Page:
But I don’t want to give the impression that there is no role for explaining things. For example, once my friend decides to quit, there is a lot I can do to explain to him about how hard it will be. I might explain, say, about the addictive qualities of nicotine so that he does not try to quit cold turkey. Perhaps I introduce him to nicotine gum so that he can taper off the addiction. If he did not know that nicotine was addictive, he might try to quit and find the cravings so overpowering that he gives up before he has even started. So there is a crucial role for explaining. But explaining will not make someone change. Why?

Adaptive change is painful. It costs someone something to respond to an adaptive challenge. It requires a lifestyle change. Think of my friend the smoker. One reason smokers don’t quit is that it is really hard to kick the habit. There are physiological reasons when it comes to smoking (mostly about chemical addiction). But there are social reasons too. It became a habit, a way of occupying your hands or something to do to fill the silences and relieve the stress. Even if we replace the physical need, the social need remains. That is true of lots of adaptive challenges. Changing a belief or a way of doing things is hard for me because I have built a lot of ideas around that belief and my routines around that way of doing things. It will be painful to change; it requires a lifestyle change.

Up to this point, I have avoided giving ministry examples because they are too easy to misunderstand until you have a mental picture of adaptive change. But now you have it. Adaptive change is like quitting smoking. It is painful. You can’t quit for someone else. So what does that look like in ministry?

Think about Mark 8, when Jesus explains what it means to be a Messiah. No one in history had more authority—more credibility—than Jesus had at that moment. The disciples had seen Jesus do miracles. They had seen him calm the sea, walk on water, and feed the five thousand. They had no doubt heard that at Jesus’ baptism God himself had testified, “You are my Son.” None of us in our ministries is going to get a real voice from heaven. But Jesus did. So he turns to the disciples after Peter has pronounced him Messiah, and he explains that their concept of the Messiah is mistaken. He explained that the Son of Man must suffer and die and rise in three days. The gospel says, “He spoke plainly about this.” And how did the disciples react? They told him he was wrong. This is how hard adaptive change is. Jesus himself in all his authority tried to explain something to them and they told him he was wrong. Why? Because it would have been painful to recognize that he was right. What did the disciples sign up for? They expected a Messiah that would conquer the Romans. They expected there to be a big throne for Jesus and little thrones for them—that’s why the mother of James and John was so interested in where her sons would sit. Why was adaptive change hard? Because it meant giving up the thrones. If ever there was a moment when technical means would work it was in Mark 8. Jesus had walked on water and had God himself testify on his behalf. None of us will ever have that kind of authority. But what happened? Adaptive change was so hard for the disciples—it would cost them so much—that Jesus himself could not convince them using technical means. And if it did not work for Jesus, how is it going to work for you and for me?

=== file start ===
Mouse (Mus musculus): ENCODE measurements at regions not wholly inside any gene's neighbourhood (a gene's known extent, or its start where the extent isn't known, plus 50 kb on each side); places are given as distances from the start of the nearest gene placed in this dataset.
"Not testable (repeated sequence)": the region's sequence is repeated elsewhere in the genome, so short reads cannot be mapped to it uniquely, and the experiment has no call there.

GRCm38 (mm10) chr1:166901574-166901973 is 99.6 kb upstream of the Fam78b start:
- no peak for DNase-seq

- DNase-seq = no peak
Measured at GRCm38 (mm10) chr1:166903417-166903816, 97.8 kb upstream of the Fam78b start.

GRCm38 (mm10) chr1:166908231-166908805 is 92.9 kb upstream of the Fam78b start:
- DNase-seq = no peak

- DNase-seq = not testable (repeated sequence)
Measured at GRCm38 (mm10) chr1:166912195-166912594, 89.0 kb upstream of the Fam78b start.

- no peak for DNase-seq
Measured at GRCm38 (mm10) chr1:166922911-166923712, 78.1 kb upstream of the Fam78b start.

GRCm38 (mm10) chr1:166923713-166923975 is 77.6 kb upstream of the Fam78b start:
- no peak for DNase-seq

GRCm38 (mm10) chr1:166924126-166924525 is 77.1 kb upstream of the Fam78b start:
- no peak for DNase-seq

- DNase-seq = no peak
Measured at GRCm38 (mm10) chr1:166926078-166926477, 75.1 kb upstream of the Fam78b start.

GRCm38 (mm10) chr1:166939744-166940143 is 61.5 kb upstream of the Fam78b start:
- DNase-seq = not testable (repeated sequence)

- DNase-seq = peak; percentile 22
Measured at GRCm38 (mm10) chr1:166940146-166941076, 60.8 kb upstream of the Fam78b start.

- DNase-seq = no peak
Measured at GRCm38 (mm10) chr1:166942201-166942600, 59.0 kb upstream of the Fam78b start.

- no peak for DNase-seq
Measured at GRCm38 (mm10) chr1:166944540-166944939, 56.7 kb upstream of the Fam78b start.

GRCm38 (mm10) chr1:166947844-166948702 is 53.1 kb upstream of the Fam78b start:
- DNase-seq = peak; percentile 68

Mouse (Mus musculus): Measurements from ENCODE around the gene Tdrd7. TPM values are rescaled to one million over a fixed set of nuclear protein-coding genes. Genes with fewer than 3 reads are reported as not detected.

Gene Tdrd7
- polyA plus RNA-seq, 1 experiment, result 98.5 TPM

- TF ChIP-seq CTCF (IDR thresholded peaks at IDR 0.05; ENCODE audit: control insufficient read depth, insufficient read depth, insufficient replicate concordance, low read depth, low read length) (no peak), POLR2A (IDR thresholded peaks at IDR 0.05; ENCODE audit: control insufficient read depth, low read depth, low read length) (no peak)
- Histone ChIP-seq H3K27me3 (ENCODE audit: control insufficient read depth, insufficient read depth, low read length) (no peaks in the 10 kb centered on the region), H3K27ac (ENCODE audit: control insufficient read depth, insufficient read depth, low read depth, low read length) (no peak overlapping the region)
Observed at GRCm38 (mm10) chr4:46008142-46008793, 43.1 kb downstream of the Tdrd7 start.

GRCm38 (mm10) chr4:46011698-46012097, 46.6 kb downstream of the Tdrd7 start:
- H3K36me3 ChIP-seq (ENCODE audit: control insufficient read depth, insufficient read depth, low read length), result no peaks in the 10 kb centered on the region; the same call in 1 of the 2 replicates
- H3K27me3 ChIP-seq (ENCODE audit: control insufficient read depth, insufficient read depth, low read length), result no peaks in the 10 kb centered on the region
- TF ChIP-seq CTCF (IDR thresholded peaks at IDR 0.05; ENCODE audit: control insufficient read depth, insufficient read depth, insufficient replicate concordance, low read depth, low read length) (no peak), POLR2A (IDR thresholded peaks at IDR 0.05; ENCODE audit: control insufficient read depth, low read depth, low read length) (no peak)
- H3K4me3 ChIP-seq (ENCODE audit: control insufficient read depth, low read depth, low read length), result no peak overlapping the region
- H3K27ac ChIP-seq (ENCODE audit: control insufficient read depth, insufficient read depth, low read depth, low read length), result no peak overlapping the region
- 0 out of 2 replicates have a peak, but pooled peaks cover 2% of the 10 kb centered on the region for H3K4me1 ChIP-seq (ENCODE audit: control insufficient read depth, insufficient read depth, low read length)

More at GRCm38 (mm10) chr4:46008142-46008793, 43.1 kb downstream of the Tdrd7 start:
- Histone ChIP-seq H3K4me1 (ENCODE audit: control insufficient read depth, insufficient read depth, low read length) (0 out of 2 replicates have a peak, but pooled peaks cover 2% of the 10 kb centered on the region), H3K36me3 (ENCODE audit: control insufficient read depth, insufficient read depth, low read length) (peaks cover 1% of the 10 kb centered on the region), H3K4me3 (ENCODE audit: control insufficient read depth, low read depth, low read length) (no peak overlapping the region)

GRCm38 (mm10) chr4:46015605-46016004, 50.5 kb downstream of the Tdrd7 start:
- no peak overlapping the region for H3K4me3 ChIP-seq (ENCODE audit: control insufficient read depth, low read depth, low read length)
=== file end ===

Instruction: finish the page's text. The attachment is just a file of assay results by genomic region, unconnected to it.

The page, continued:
We are going to have to find a better way. In the next few articles, we will talk about a different approach—one similar to the one that worked for Jesus. Think of it this way. Jesus eventually got through to the disciples. But it wasn’t just by being a good teacher. What did he do? What can we do?

- - -

FAQ #1: Does “adaptive change” mean more than adapting?
In the years that I have been teaching on this topic, I have found one common misconception is that people adopt the language of adaptive change to talk about the need we all have to adapt. And that does not work well because those folks who use that language normally then describe technical means to adapting. You have to create, as we will see, a “holding environment” to respond to adaptive change. Technical means will not work.

FAQ #2: Astute readers might ask, “Wait a second, aren’t you using technical means to adaptive ends?” Here’s what they mean. I want you (the reader) to change one of your most beloved ways of doing things. I want you to stop using technical means to adaptive ends. But the way that I am trying to convince you of that is that I am explaining something to you—which is really a technical means. And that astute reader is right. That’s why this explanation is only part of a larger process. And that larger process is designed to be a “holding environment.” But please do not think that because you have read about adaptive change that you have now learned to practice it. Embodying what we describe here is a long and painful process.


1 Ronald Heifetz, “The Work of Leadership,” Harvard Business Review (January-February 1997); Heifetz, Leadership Without Easy Answers (Cambridge, MA: Harvard Business School Press, 1994) see, esp., Chapter 4; the quotations here come from these two sources.